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Becoming a Golden Hawk means more than just cheering on our (really good) varsity teams – it means being a student who cares about your community, who works hard in the classroom, and who takes advantage of all the learning opportunities that can happen outside the classroom, too.

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At the beginning of February, I attended the Universities Canada Univation forum in Ottawa with two of Laurier’s Master of Education students: Sharline Doss and Adam Rooke. The conference brought together leaders at universities and in business with students and entrepreneurs to examine how universities can best prepare students for the future.

I moderated a panel discussion on Innovations to Improve Student Access and Success. It was clear from the forum that Laurier is showing leadership in student accessibility. We are proactively engaging with traditionally under-represented groups to encourage greater enrolment and success at our university.

I truly believe that universities should be a mirror of society. We need to ensure that all people can benefit from the opportunities that a university education provides. As well, strong partnerships inside the university and with the wider community are critical to both student success and research that will have a positive impact on our world.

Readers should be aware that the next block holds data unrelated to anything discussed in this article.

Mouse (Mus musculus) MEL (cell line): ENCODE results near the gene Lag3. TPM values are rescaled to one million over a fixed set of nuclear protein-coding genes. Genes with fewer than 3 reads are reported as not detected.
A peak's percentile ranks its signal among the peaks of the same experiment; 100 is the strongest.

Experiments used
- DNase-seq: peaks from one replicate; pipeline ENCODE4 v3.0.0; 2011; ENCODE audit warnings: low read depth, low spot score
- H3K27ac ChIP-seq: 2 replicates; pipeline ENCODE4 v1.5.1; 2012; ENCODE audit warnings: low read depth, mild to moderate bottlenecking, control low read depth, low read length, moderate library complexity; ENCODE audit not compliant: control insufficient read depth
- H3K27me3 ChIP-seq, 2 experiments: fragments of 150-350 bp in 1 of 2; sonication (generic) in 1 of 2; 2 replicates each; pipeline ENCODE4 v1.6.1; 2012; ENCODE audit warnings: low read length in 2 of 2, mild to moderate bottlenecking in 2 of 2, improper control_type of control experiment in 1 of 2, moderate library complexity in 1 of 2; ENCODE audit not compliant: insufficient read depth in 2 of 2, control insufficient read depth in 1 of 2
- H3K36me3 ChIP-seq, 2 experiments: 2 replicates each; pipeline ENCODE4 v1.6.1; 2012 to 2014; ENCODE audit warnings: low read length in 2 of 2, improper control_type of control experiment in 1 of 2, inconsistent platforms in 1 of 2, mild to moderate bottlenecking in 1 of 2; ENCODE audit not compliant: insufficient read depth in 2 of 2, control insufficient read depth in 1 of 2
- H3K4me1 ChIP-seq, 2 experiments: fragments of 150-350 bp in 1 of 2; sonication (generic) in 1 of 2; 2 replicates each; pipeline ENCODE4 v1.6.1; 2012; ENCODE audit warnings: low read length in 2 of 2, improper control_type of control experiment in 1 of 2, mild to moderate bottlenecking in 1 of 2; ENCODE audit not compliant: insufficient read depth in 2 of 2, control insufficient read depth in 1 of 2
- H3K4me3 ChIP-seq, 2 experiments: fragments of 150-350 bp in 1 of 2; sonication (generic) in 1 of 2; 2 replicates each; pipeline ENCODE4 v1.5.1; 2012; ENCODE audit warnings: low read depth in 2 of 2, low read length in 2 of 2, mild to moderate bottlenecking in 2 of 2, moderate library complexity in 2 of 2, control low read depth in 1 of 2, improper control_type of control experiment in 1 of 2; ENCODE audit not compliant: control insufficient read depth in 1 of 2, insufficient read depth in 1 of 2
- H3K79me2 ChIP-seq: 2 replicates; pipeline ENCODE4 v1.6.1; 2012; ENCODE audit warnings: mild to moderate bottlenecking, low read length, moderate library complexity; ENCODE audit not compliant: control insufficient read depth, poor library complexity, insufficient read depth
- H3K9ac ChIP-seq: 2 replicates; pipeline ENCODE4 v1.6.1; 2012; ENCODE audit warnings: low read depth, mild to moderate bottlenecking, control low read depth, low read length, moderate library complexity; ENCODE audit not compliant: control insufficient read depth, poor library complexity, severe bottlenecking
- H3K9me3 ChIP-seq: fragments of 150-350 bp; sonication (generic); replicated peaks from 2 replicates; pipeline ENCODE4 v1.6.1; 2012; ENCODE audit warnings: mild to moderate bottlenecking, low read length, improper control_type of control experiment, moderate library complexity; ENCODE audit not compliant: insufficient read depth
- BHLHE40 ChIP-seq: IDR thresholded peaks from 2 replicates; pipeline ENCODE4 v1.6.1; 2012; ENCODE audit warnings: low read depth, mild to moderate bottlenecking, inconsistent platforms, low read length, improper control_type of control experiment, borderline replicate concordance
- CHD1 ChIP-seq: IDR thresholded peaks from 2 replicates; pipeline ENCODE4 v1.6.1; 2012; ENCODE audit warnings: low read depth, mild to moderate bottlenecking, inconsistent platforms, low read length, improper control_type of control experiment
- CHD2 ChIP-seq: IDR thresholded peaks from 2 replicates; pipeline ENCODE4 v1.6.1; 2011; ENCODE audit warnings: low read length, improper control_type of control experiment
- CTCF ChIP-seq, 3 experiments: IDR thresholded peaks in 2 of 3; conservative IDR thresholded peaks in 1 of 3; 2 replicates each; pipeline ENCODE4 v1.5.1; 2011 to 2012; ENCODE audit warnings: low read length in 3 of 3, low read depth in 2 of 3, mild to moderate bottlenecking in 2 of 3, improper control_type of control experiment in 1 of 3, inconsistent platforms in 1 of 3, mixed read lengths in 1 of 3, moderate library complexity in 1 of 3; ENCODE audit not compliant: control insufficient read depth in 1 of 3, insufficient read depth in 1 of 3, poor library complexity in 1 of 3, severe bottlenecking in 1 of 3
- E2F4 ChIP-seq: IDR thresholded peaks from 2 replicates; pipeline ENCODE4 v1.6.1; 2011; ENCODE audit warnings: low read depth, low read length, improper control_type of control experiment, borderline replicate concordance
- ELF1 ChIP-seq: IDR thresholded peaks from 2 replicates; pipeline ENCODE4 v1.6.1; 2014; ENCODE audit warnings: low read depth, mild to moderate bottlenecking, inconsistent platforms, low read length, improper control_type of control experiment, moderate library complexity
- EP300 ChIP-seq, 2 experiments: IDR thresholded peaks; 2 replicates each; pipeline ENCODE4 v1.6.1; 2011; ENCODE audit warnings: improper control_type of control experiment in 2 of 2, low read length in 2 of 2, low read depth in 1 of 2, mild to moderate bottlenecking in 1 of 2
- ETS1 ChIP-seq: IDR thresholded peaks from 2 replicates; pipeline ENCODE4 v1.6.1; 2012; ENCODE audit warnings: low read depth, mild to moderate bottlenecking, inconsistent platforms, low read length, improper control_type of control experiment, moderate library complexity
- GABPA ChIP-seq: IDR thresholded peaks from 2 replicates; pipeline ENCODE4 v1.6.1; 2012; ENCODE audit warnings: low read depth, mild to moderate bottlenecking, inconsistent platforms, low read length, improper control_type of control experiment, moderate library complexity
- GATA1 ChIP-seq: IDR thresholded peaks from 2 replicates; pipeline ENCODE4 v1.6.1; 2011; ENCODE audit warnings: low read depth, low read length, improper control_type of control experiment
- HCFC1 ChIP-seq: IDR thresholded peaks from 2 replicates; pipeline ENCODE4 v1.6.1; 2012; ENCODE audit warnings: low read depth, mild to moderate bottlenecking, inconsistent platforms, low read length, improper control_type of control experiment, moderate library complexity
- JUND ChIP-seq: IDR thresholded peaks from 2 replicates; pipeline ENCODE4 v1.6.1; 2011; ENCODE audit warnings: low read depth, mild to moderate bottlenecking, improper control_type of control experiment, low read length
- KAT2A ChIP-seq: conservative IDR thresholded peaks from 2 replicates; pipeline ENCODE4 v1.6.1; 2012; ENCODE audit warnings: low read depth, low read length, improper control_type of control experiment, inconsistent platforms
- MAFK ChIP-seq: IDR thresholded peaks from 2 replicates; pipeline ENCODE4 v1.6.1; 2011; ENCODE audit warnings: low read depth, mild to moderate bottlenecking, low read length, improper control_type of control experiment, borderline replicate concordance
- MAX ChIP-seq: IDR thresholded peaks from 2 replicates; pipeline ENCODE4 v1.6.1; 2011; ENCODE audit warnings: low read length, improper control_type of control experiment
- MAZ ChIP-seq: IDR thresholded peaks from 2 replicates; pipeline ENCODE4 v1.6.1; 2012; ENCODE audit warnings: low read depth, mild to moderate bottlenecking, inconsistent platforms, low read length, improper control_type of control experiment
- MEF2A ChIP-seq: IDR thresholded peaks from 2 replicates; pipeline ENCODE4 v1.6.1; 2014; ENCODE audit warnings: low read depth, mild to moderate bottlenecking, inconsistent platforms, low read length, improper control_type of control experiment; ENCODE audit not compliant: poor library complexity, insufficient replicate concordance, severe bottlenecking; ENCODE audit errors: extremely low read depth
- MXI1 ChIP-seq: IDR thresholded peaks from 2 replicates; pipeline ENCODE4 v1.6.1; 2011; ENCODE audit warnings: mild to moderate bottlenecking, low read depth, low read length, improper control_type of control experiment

Laurier is already showing leadership in these areas. We have prioritized experiential learning to ensure our students are equipped with skills that will help them excel when they graduate. Laurier has the largest undergraduate business co-op program in Canada. We offer opportunities for experiential learning at the graduate and undergraduate levels in disciplines spanning education, music, science, social sciences and humanities and social work.

We have also taken steps to make our campuses more inclusive. Traditionally under-represented students such as those from low-income families, Indigenous communities, racial minorities and people with disabilities face complex barriers to accessing and succeeding at a university education. Laurier is bringing down those barriers through internal supports and community partnerships. A successful example of this is the Access to University Program, where we work with the Kitchener social agency The Working Centre, to providing support and specialized courses to ease the transition to university for non-traditional students.


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